If there’s one element of evenness across United States Of Horror, it relates to Ho99o9’s unforgivingly extreme sound that lets much of the record loose like a bull in a china shop.  Whilst the duo’s gritty causticity may be enough to tide the album over for fans of Death Grips, who are looking to sink their teeth into some fresh blood from the underground rap and punk scenes, much of the cut-throat chaos of United States Of Horror plays out in a wildly inconsistent fashion, which sees plenty of interesting ideas, that are perfectly good at their core, poorly incorporated into the track on which they appear.  The rumbling drones of slap bass that establish the nocturnal and nasty atmosphere of Moneymachine, for instance, are played to good effect, whereas the sung vocals that attempt to capture a similar creepy vibe are performed rather sloppily, to the point of coming across more as unintentionally silly than chilling.  Fortunately, the ensuing, rattling trap beat that supports a similarly jittery rapped verse plays on top of the bassy growls as to provide a well-worked juxtaposition of tones, but the sung delivery nevertheless demonstrates how one simple misstep can put a severe damper on the mood that Ho99o9 are attempting to create.  Other songs come together as such a mishmash of myriad, and often barely related, motifs that, even in spite of some compelling moments, the track as a whole is so lacking in structure — even one of a deliberately messy nature — that its overall impact suffers as a result.  The initial outbreak of a surf rock guitar riff on New Jersey Devil, which bursts into a barrage of booming bass and battering blast beats, makes for one of the most explosive introductions to any cut in the tracklisting.  This is only fleeting, however, with the song stopping dead in its tracks to abruptly assume an awkwardly incorporated doom metal section, with some clumsy sung vocals that, once again, attempt to be ghoulish but simply come across as somewhat goofy.  By the time that another striking hardcore punk section is cut short in favour of this strange sludge metal/horrorcore hybrid, the song becomes frustratingly and jarringly volatile, to the point that the energetic eruptions of pure punk power can’t even entirely redeem it.  Indeed, whether it be the awkward sung vocals over the noisy trap crossover of Hydrolics or the driving punk groove of City Rejects, which is annoyingly bogged down by the singing that is carelessly swamped in effects, a recurring theme across United States Of Horror is the frequency with which good ideas are set back either by bad ideas or through uncoordinated executions.  The result is far from a bad album, rather the tracklisting is so unbalanced and capricious that the good and the bad often cancel each other out, it seems.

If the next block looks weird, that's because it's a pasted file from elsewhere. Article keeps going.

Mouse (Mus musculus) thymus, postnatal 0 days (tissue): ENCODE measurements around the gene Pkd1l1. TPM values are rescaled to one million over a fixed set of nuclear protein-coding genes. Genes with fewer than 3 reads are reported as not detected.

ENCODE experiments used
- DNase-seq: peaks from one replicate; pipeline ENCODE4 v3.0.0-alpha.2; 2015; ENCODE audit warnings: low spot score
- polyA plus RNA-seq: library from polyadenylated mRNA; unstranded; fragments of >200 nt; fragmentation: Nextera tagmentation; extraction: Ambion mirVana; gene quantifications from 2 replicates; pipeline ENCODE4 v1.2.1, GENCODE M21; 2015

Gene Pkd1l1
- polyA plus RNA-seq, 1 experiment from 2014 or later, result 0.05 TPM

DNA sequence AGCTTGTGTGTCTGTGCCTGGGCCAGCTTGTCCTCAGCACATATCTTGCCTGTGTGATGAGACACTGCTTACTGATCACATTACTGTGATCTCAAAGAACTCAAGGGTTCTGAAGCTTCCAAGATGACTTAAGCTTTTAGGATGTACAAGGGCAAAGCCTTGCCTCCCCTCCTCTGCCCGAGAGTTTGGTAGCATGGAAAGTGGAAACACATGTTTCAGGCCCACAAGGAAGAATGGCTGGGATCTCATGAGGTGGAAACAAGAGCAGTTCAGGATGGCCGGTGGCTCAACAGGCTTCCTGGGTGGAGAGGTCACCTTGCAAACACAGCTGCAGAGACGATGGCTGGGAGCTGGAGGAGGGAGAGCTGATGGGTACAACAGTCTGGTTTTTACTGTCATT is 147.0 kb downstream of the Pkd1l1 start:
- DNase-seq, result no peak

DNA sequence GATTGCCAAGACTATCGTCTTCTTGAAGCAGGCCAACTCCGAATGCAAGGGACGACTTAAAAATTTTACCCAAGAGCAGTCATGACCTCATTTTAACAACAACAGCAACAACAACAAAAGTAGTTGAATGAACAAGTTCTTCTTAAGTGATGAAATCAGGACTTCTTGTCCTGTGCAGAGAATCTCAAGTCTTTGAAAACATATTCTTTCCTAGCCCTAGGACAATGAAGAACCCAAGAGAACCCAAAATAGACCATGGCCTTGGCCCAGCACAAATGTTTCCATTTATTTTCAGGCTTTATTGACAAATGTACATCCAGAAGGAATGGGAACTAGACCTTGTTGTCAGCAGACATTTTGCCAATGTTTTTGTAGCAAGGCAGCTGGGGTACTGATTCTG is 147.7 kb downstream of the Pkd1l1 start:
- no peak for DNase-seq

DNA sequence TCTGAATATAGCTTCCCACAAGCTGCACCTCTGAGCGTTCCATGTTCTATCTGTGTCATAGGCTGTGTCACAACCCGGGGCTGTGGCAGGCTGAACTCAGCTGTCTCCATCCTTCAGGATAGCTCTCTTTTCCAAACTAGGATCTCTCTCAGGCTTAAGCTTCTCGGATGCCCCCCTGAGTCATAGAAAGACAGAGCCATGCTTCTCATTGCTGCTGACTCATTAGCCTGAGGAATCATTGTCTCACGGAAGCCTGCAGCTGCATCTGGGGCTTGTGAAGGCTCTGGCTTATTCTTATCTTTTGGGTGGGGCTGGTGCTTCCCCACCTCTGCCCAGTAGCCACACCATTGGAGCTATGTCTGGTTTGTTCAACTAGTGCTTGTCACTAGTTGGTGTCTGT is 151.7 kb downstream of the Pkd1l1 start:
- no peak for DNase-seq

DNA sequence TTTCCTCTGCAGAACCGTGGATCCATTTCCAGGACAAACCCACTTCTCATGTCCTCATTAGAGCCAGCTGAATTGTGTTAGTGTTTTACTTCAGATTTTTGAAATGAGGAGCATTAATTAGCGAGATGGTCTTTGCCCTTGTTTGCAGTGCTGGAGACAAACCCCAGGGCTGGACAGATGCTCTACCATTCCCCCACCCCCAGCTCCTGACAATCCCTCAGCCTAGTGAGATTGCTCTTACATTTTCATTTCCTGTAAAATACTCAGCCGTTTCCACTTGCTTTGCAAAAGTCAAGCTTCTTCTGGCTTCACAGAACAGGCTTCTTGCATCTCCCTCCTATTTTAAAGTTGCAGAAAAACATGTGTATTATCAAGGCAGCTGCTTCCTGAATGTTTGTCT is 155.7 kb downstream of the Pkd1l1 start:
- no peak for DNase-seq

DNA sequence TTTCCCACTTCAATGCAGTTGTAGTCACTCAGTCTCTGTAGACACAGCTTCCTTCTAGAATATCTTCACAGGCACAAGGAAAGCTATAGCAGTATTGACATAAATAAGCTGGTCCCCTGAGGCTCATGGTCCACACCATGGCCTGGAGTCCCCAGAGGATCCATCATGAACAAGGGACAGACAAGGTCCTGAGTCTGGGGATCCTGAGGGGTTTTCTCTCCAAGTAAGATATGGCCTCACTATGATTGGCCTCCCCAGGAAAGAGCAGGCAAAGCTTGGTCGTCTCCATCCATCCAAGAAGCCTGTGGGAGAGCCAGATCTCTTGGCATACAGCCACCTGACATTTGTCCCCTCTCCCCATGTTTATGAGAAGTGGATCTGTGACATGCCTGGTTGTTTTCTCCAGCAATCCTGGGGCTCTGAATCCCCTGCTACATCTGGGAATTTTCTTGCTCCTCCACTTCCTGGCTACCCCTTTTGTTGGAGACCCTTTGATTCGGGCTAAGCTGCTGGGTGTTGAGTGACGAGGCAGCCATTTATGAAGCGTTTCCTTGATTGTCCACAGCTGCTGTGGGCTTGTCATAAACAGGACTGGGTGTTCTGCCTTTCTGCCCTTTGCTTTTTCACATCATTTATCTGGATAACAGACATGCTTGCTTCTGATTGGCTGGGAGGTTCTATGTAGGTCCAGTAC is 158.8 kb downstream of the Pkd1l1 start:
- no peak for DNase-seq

Indeed, United States Of Horror is quite the irregular record in its structure, with so many vastly different approaches being utilised between tracks, and with such wildly varying degrees of success.  Ultimately, therefore, as much as the mechanical aggression of Face Tatt, the dynamic, 12/8 groove of Bleed War or the sinister trap tone of Splash show, quite impressively, that Ho99o9 are capable of a level of creativity that extends beyond being a mere imitation of their influences, such admirable moments are counterbalanced by the instances of miscues and unformed integrations of otherwise intriguing concepts.  Of course, as much as the fact that Ho99o9 fall under the punk umbrella may tempt one to justify the pair’s underdeveloped ideas as being intentionally sloppy, this doesn’t necessarily seem to be the case with their debut album, in that it is often clear what the group seem to be aiming for, but certain blunders on the execution side of things hamper how well these intentions come to fruition.  United States Of Horror is most definitely a bit of a mess, and whilst much of this is deliberate, Ho99o9 display a great deal of room for improvement when it comes to exploiting this to their advantage in a way that brings out the best of their palpable reverence for both punk and hip hop.

 

The Vinyl Verdict: 5.5/10